The results of the study, conducted at Sweden's Karolinska Institute, make it more difficult for women to discern the advantages and disadvantages of taking vitamin supplements.
The study followed 35,000 women over a 10-year period. Susanna Larrson, the lead author of the study, says, "Results from this prospective study suggest that the use of multivitamins may increase the risk of breast cancer."
The reasons for the connection between multivitamins and breast cancer are not entirely clear. However, the researchers hypothesize that regular consumption of multivitamin supplements may increase the density of breast tissue, which is a known risk factor for breast cancer. In addition, folic acid has been shown to stimulate tumor growth.
However, Australian experts have expressed concern about potential limitations of the study. The Complementary Healthcare Council of Australia believes that the study relied too much on self-reports and did not thoroughly consider the bioactivity of multivitamin components.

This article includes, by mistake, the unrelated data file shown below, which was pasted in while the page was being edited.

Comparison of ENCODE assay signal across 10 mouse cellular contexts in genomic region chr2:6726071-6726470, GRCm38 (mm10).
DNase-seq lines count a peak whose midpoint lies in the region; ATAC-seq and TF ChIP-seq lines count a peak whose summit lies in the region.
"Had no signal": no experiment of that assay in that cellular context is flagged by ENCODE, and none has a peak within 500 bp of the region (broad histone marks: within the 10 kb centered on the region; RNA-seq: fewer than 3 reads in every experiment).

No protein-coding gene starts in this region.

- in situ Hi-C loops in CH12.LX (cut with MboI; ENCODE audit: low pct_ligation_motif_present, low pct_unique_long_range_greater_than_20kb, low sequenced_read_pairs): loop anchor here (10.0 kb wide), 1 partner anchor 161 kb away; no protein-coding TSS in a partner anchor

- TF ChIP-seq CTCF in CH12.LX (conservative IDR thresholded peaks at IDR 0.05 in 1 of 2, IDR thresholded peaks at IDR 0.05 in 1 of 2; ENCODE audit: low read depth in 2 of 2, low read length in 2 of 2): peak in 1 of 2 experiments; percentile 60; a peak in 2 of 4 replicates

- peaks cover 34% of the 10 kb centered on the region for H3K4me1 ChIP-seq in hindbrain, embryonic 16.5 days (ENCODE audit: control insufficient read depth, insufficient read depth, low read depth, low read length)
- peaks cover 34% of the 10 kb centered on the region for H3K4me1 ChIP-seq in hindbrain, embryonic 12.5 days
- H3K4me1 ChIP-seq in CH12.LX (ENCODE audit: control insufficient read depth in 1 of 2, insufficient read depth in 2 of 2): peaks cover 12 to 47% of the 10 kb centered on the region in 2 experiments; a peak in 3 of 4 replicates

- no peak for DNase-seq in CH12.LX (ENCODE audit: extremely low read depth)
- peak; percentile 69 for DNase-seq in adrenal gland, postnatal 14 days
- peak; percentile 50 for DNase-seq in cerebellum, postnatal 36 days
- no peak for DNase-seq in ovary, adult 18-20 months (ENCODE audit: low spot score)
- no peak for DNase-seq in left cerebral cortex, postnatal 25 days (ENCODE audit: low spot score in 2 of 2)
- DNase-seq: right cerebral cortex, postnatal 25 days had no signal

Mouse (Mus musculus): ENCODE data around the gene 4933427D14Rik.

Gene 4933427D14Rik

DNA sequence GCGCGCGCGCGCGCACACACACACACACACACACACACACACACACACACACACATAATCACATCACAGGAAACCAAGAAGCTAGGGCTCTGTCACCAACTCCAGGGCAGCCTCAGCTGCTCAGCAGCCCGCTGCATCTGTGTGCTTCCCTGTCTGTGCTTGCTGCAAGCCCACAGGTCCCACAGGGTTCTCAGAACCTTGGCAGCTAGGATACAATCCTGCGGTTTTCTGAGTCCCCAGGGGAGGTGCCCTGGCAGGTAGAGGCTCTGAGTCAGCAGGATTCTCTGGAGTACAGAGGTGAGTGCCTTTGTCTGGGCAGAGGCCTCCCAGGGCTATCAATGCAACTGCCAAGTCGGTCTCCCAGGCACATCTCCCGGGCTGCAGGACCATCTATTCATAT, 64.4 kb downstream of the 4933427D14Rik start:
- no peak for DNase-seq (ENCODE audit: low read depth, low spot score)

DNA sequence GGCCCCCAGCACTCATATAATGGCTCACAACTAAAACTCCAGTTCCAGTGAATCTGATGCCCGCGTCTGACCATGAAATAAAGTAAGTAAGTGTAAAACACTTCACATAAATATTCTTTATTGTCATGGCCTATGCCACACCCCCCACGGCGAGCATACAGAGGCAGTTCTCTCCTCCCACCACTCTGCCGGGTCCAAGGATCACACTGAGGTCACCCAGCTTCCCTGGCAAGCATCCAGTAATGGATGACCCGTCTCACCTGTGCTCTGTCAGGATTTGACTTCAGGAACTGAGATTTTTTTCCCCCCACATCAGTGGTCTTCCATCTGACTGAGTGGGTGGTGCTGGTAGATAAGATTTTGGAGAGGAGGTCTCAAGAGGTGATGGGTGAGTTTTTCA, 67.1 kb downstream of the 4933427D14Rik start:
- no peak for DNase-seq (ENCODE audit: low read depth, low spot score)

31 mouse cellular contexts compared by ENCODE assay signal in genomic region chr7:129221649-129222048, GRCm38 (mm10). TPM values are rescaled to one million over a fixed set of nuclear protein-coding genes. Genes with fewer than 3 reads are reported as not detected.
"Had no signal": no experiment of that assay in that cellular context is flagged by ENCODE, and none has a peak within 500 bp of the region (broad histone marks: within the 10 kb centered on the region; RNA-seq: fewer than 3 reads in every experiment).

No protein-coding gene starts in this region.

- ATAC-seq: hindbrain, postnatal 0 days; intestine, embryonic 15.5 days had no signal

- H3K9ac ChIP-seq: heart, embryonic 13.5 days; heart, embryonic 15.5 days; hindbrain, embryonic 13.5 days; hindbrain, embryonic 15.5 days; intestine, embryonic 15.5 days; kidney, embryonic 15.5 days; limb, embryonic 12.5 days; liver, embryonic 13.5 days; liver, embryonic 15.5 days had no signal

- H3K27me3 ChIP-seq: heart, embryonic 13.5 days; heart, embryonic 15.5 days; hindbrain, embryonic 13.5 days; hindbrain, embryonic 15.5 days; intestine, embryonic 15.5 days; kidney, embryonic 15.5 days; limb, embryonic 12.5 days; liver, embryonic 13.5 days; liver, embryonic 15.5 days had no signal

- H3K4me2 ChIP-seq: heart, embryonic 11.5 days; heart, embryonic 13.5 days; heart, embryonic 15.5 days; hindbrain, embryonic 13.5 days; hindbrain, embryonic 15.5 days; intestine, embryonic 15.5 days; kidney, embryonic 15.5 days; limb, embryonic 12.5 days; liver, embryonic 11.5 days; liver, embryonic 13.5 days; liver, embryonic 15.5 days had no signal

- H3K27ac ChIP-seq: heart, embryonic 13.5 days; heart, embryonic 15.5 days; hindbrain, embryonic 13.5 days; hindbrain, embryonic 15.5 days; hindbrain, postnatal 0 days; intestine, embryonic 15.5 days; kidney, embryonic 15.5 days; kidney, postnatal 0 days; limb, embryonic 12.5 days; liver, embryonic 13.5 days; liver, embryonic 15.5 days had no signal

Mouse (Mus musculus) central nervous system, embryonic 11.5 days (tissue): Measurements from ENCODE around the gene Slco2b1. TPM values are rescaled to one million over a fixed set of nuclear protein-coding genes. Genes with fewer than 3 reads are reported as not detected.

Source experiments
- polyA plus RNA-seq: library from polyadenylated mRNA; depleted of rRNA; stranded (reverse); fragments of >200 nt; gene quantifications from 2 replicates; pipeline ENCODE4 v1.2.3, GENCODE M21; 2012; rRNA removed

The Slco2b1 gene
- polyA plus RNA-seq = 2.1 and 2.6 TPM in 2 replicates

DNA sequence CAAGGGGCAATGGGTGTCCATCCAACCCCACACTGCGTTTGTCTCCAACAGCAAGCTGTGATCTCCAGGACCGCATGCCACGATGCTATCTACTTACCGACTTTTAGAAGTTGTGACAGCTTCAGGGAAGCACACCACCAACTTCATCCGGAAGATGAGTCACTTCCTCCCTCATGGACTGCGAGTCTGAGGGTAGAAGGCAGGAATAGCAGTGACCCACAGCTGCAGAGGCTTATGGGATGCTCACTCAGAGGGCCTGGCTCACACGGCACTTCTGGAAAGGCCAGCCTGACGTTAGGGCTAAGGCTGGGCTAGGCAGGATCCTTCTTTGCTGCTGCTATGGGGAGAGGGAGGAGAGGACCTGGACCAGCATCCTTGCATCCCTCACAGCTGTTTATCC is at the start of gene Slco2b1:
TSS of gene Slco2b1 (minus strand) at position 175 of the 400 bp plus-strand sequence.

However, most agree that the study reinforces an important concept: taking pills is not a solution to meeting our nutritional needs. Kathy Chapman, of the Cancer Council Australia says, "It reinforces the importance of eating fresh fruit and vegetables rather than people thinking they can get more of their nutrition from a pill. What we've learned over time in cancer is that quick fixes aren't a good idea." In general, experts around the world recommend eating a healthy diet to get the vitamins and minerals we need, rather than taking supplements.